Tofu true love: Hiyayakko

8 Dec

Love of pure heart of tofu exist by name, Hiyayakko.

Best dishes for preparation by person like a topping in many variety

and pure taste of the real tofu.


Hiyayakko with natto
Hiyayakko with natto (fermented soy beans)

People are suspicious of tofu. And if they live outside of Asia, I don’t blame them. There is one thing that really bothers me about tofu in North America. It’s gross. I mean, I’ll eat it, and maybe even enjoy it… but I don’t consider it tofu. Here, soy bean curd is used as a meat substitute, whereas in Japan, tofu – soft, smooth, and rich with a mellow bean flavour – is enjoyed for it’s texture and delicate qualities. It’s eaten boiled, simmered, grilled, fried, as a drink and as a dessert custard. There are multiple course meals based around tofu and all its glory. It’s delicious. And if you really like tofu? You get raw, and top it.

Ingredients for Hiyayakko (per serving)

  • Chilled soft (silken) tofu. For this dish, it’s worth going to the Asian market for the real deal. If you can’t find soft tofu, do not substitute this with medium or firm tofu. Simply abort the mission until you find the good stuff.
  • Garnish of choice (see below for some suggestions)
  • Soy sauce or ponzu sauce (available at Japanese markets and many grocery stores)

How to make Hiyayakko:

  1. Carefully slide a single serving size of tofu onto a small side plate (first drain the water out of the package and cut the typical “square” of tofu into roughly 4 equal servings).  If you’d like, cut a grid into each serving, resulting in 4 or 6 bite-sized cubes.
  2. Top with your favourite garnish (see “Variations” section below)
  3. Pour on a little soy sauce or ponzu sauce to taste, adding wasabi paste if you like the kick.
  4. To eat, roll each cube in the sauce and enjoy with a little pile of the topping. YUM!

Variations for Hiyayakko toppings:

Katsuo-bushi (shaved bonito) and green onion

  • Sprinkle some katsuo-bushi on the tofu, and top with a little finely sliced green onion.
  • Serve with soy sauce and wasabi, if you like

Natto and green onion (pictured above)

  • Vigorously stir purchased natto (fermented soy beans – very stinky!) and pour over tofu.
  • Top with thinly sliced green onion.

Umeboshi and shiso with ponzu sauce (pictured below)

  • Finely slice shiso herb and place on tofu
  • Pit a couple of umeboshi and chop finely, until it becomes a paste. Place a dollop on top of the shiso nest, or place on the side to mix in with the ponzu (as you would wasabi in soy sauce)
  • Pour over a little ponzu, for dipping, to create a citrusy, fresh dish

Katsuo-bushi (shaved bonito) and white onion

  • Slice fresh white onion into paper thin slices, and soak in ice-cold water for at least 30 minutes (better to do this for an hour or more). Change the water a few times for best effect.
  • Drain and spin or pat onions dry, and make a beautiful pile on top of the tofu.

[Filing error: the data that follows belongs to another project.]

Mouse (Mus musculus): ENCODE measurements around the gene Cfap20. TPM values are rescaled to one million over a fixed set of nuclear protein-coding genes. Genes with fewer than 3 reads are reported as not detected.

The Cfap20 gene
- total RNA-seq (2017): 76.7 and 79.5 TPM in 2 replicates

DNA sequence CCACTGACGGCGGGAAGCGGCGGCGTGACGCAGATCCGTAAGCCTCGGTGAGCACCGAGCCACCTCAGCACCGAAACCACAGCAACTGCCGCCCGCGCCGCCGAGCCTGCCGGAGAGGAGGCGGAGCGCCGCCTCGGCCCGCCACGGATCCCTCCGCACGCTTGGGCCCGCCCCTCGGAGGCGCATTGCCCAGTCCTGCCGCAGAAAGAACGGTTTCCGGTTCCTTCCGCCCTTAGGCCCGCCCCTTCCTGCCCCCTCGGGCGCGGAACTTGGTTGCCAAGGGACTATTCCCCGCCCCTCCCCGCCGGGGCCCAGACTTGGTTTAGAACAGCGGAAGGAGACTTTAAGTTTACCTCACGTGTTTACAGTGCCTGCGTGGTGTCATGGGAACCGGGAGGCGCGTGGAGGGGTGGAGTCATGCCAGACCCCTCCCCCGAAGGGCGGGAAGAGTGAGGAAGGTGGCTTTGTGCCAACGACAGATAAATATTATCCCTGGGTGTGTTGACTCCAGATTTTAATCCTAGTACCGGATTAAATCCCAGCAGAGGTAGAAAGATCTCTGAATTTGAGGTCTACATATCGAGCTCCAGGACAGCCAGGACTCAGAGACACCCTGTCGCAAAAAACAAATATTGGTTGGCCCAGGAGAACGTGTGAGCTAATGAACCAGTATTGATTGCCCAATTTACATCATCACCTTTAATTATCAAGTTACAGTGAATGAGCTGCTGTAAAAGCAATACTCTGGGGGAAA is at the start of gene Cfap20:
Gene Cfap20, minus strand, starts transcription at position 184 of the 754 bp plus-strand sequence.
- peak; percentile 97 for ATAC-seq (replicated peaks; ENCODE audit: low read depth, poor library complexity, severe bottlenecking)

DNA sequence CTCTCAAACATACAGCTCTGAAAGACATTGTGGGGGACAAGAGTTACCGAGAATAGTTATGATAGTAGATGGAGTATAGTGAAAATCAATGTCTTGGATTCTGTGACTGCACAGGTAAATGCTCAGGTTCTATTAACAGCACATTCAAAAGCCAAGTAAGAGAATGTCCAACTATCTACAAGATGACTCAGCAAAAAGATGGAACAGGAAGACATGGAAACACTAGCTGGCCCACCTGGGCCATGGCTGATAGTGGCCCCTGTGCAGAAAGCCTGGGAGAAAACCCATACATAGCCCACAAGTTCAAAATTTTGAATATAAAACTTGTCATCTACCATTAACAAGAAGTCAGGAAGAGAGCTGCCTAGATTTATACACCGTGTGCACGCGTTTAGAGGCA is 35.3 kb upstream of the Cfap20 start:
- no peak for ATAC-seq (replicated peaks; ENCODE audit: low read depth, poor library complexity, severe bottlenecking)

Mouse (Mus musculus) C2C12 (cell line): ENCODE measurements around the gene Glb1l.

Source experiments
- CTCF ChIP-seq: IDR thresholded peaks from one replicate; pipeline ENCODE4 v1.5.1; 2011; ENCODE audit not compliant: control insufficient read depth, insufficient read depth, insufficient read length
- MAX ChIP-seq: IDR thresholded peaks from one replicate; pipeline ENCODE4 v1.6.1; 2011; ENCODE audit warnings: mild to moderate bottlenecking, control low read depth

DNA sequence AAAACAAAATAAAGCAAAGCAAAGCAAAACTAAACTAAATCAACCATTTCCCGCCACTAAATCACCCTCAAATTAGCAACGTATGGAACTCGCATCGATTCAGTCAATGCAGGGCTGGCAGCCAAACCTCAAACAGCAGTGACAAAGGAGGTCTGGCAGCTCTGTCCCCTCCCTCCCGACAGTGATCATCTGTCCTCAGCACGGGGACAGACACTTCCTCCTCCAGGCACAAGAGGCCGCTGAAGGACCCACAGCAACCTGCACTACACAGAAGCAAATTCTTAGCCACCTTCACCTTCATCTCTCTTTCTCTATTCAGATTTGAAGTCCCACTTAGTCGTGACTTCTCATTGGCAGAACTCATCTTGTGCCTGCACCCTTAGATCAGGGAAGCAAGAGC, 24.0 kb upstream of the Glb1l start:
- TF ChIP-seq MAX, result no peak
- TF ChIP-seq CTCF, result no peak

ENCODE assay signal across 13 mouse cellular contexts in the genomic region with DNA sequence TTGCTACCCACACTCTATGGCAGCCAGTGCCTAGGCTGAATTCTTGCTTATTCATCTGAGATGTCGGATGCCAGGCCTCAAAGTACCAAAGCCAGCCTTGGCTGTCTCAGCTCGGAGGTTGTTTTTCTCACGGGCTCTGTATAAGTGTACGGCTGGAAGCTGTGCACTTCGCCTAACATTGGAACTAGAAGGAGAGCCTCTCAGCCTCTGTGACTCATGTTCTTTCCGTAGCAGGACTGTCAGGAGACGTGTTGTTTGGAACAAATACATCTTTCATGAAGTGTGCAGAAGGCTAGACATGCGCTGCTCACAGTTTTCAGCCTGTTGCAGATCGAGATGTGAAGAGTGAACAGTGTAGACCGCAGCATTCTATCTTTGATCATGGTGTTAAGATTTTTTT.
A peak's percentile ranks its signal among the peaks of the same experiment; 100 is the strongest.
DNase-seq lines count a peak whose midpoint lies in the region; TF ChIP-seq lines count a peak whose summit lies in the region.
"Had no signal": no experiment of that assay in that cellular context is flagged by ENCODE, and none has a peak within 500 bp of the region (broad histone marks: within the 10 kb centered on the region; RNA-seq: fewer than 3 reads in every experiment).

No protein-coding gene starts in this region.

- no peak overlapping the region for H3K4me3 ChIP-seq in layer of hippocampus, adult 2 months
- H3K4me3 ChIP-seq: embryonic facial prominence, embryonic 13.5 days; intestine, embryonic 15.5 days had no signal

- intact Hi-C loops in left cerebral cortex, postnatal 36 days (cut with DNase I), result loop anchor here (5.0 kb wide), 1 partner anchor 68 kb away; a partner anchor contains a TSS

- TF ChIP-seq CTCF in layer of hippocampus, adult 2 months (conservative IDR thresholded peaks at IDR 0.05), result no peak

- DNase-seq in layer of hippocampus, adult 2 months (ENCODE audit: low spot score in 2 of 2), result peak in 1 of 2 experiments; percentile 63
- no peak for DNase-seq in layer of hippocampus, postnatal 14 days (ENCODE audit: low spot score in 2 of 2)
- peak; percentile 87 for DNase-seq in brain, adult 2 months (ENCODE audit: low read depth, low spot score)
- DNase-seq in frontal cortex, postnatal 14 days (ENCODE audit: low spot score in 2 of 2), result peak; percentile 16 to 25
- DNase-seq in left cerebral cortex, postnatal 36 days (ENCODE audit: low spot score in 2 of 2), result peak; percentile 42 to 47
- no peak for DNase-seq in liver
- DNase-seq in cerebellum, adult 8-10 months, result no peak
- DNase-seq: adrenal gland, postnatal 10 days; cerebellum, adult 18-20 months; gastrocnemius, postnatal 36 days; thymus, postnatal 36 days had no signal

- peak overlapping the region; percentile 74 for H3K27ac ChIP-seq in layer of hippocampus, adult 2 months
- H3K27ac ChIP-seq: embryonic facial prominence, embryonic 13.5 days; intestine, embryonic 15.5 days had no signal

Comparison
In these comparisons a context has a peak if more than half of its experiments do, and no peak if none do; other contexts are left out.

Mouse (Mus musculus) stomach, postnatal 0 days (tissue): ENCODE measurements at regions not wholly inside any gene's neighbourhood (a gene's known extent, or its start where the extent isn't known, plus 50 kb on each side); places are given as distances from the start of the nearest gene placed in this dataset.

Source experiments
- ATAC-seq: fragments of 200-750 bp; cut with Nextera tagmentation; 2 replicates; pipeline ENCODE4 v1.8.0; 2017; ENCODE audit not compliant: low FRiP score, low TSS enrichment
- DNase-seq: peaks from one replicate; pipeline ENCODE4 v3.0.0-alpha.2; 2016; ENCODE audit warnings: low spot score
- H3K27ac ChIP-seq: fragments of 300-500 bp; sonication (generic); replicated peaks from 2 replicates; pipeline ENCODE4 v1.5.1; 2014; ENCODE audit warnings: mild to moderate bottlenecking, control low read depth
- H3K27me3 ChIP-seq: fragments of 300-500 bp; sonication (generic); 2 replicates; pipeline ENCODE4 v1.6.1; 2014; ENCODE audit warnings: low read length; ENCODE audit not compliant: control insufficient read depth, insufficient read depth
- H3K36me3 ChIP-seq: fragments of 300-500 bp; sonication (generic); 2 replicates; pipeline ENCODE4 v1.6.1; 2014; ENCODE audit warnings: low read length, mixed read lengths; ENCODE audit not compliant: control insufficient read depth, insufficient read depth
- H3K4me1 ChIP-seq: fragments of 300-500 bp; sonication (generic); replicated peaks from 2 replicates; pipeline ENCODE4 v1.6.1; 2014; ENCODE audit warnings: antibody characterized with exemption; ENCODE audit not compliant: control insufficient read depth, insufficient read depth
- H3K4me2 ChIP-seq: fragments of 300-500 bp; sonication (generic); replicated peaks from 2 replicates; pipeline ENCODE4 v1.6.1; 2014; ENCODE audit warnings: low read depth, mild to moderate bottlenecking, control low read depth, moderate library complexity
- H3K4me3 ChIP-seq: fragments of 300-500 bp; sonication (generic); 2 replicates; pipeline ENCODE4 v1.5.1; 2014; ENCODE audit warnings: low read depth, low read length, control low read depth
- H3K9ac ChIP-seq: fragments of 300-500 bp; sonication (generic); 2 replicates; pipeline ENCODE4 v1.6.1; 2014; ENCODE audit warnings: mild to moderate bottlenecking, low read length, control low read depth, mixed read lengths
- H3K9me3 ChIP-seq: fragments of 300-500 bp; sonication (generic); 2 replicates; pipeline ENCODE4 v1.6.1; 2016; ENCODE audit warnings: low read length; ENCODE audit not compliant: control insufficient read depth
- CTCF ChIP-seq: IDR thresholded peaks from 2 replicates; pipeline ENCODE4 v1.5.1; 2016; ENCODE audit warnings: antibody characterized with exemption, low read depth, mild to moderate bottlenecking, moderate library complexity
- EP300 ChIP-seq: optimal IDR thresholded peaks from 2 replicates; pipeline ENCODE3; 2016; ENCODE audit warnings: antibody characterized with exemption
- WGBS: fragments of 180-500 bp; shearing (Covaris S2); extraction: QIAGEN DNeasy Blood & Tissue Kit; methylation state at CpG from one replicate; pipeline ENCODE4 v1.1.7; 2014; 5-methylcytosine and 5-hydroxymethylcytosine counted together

• Sprinkle liberally with katsuo-bushi flakes
  • Serve with soy sauce


Hiyayakko with shiso and ume

Hiyayakko with shiso (perilla) herb and ume (sour plum) paste

Happy forking!


Heat me up, Scotty: Takikomi Rice

14 Nov

It’s now a cold season. May I make a suggestion?

Boil the rice inside with soy sauce and goods  for keeping body comfortable temperature.

Warm of rice for body is clever technique on such a cool day.

Takikomi Gohan

Rice cookers rock. Not only do they cook perfect rice every time, they also give you the freedom to make dishes like takikomi gohan. At the danger of sounding like an infomercial, I have to say that it’s SO EASY to make. Just to throw in some veggies (and possibly meat) and seasoning in with your rice, press “cook” and wait for deliciousness. The best part is, these make great onigiri (rice balls) for tomorrow’s lunch.

There are two ways to make it:

  1. The easy way.
  2. The REALLY easy way.

How to make takikomi rice “The easy way”:

  1. Wash and rinse 2 cups of plain, Japanese rice. Drain. Put into your rice cooker and fill to the “2” line with fresh water.
  2. Drop in some sliced mushrooms (shiitake, shimeji, enoki, matsutake, button, etc.) cubed carrots, sliced bamboo shoots (takenoko), strips of inari (deep fried tofu sheets), bite-sized pieces of raw chicken or thin slices of pork, half a can of tuna, or whatever other fillings you like or have in your kitchen.
  3. Season with 1 Tbsp sake, 3/4 tsp salt, 2 tsp soy sauce, 2 tsp mirin (or 1 tsp sugar).
  4. Press “cook”. Enjoy. Serve with a sprinkle of some crumbled or sliced nori (dried seaweed) or sesame seeds on top for garnish.

How to make takikomi gohan the REALLY easy way:

  1. Wash and rinse 2 cups of plain, Japanese rice. Drain. Put into your rice cooker and fill to the “2” line with fresh water.
  2. Add a pre-packed bag of fillings and bag of seasoning (available at Fujiya) and press “cook”. Enjoy.


pre-mixed set of fillings for takikomi gohan

Rice Balls! Making Onigiri with Shinmai

2 Nov

Balls of good firmness with some of salt taste

Remind me the traditional times grains

Using time of new rice to eat fresh balls is enjoyment of fall season

Onigiri with furikake seasoning and a piece of nori

It’s the season of shinmai (new rice) and when rice is this fresh and delicious, the best way to eat it is the simplest way. Plain. With a little salt and wrapped in a piece of nori (seaweed). The amazing blog Just Hungry featured this article in the Japan Times, which gives a run-down on shinmai as well as a recipe for the delectable onigiri (rice ball). (For more on balls, click here for two of my fave.)

Happy forking with balls!

Omuraisu: Fried Rice Omelet

31 Oct

True loves of couples takes special place in our hearts